Witness Describes McVeigh's Final Moments

Ginny Moser and her husband Cal, an Oklahoma City bombing survivor, watched the closed-circuit feed of Timothy McVeigh's execution. What was it like? How did they feel watching the man they say gave them a life sentence take his last breath? Ginny tells us in her own words.

June 11, 2001, is the day that the ultimate price for the ultimate crime was paid. That was death!

Timothy James McVeigh was executed by lethal injection for his guilt in the bombing of the Alfred P. Murrah Federal Building in Oklahoma City on April 19, 1995.

Cal and I thought we were prepared to view the execution, and as much as one can prepare, we were ready.

We awoke at 2:15 a.m., showered and got dressed and left the house at 3:10 a.m. It was dark, but very warm outside and as we drove to the Federal Transfer Center in Oklahoma City we spoke little to each other. All of the words of pain and sorrow and love and compassion had already been spoken and we carried them with us in our hearts.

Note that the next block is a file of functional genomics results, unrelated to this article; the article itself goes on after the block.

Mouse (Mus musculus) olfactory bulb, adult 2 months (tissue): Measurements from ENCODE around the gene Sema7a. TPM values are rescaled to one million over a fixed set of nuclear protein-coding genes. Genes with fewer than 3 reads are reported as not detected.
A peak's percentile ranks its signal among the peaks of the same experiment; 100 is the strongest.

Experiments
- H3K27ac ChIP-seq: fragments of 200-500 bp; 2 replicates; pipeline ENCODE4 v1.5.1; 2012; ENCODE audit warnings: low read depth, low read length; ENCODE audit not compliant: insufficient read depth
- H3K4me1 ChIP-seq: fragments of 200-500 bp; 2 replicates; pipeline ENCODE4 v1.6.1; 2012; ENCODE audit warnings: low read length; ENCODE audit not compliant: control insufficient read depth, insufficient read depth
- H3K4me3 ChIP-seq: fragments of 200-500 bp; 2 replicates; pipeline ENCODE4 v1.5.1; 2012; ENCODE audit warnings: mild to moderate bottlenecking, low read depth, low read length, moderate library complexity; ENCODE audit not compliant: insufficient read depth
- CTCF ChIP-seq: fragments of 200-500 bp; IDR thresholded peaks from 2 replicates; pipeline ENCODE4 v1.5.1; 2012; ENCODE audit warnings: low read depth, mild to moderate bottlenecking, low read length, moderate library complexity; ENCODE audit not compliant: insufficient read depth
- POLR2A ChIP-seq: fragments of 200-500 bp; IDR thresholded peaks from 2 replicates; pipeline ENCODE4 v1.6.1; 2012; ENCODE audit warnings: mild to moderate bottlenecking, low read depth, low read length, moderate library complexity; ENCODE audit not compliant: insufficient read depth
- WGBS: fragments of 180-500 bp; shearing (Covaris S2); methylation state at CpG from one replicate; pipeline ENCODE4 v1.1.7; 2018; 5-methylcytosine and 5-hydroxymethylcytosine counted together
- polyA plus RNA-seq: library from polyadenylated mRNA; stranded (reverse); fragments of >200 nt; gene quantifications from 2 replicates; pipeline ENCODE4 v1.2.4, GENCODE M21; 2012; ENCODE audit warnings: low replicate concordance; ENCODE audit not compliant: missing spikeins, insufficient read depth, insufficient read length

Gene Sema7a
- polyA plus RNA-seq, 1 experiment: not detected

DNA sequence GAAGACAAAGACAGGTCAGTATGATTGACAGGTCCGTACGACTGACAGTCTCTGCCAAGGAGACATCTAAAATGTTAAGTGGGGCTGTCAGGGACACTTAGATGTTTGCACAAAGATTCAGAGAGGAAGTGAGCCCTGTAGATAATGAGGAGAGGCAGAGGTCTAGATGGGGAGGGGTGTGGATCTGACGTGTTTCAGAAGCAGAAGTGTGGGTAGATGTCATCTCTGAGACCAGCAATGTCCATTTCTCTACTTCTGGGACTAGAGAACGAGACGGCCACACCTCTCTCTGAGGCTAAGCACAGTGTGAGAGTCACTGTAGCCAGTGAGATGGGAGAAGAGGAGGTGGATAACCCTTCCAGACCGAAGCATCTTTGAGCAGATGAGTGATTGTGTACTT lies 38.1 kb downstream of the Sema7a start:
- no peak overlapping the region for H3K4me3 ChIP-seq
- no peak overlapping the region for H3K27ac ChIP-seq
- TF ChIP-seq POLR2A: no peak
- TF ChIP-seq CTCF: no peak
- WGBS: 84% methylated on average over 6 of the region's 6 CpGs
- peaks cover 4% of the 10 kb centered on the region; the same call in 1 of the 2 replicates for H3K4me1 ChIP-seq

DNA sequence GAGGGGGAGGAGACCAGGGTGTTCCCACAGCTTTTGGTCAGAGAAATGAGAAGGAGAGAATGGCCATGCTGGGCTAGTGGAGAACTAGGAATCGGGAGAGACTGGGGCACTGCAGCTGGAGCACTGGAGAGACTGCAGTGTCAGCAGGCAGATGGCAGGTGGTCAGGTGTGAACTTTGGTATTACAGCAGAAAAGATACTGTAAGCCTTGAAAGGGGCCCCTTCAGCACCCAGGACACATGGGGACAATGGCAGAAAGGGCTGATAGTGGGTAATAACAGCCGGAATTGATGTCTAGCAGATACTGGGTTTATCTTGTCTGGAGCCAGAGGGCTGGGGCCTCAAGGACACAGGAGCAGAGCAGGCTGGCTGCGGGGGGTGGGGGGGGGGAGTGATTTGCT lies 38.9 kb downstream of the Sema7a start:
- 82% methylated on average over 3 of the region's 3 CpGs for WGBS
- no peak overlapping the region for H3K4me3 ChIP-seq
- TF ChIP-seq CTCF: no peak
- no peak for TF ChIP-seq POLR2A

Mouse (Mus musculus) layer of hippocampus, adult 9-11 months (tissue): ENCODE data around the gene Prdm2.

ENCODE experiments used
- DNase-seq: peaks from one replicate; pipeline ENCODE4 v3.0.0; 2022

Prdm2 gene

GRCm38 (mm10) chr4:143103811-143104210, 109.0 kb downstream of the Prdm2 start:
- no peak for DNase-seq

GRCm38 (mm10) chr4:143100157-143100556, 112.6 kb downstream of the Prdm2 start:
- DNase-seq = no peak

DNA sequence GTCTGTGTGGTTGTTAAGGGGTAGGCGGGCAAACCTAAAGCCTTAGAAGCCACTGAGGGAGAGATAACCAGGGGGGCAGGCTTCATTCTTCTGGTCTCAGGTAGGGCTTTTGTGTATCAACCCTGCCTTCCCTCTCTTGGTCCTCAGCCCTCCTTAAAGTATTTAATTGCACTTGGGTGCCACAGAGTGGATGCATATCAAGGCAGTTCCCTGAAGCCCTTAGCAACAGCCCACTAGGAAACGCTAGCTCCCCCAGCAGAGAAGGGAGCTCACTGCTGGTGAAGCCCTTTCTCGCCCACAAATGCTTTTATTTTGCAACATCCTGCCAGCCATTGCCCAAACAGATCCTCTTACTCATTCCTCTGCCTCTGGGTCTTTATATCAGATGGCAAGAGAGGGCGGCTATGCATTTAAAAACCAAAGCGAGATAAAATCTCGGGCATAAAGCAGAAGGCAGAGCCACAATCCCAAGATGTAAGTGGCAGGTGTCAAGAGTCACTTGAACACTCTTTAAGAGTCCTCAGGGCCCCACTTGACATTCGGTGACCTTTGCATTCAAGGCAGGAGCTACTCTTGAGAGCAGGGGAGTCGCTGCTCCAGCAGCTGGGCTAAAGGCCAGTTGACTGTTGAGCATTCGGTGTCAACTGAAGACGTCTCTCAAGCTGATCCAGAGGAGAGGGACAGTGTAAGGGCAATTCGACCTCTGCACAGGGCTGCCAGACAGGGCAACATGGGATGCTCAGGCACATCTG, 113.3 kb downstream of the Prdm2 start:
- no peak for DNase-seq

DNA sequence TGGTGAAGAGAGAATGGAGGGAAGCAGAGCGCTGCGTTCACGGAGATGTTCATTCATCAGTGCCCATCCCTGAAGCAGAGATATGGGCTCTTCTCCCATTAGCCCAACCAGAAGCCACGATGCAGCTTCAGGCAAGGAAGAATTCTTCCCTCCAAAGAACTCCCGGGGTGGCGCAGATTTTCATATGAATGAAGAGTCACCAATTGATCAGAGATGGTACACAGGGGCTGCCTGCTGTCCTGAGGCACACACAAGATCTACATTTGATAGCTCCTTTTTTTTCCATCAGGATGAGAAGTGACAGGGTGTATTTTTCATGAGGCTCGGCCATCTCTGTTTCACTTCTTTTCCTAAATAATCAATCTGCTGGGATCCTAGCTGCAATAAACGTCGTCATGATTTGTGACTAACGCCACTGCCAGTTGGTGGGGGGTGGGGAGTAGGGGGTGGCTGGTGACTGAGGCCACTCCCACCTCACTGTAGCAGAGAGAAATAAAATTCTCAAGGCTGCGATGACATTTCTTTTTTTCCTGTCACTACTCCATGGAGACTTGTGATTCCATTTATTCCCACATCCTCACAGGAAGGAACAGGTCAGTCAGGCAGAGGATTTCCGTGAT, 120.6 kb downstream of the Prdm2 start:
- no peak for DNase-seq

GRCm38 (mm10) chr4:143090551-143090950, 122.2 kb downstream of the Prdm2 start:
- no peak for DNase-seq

We arrived at the Federal Transfer Center approximately 4:10 a.m., parked our car and were directed where to go from there. Our identification was checked and the paper processing completely in a matter of a minute or two at the most. We were immediately escorted onto a waiting bus and rode the short distance to the viewing place.

I remember seeing all the police and federal officers as well as counselors and ministers that were there to assist us as needed. Their presence made us feel safe and secure. Whatever our needs, they were there to meet them. Cal and I appreciated that and we embraced them.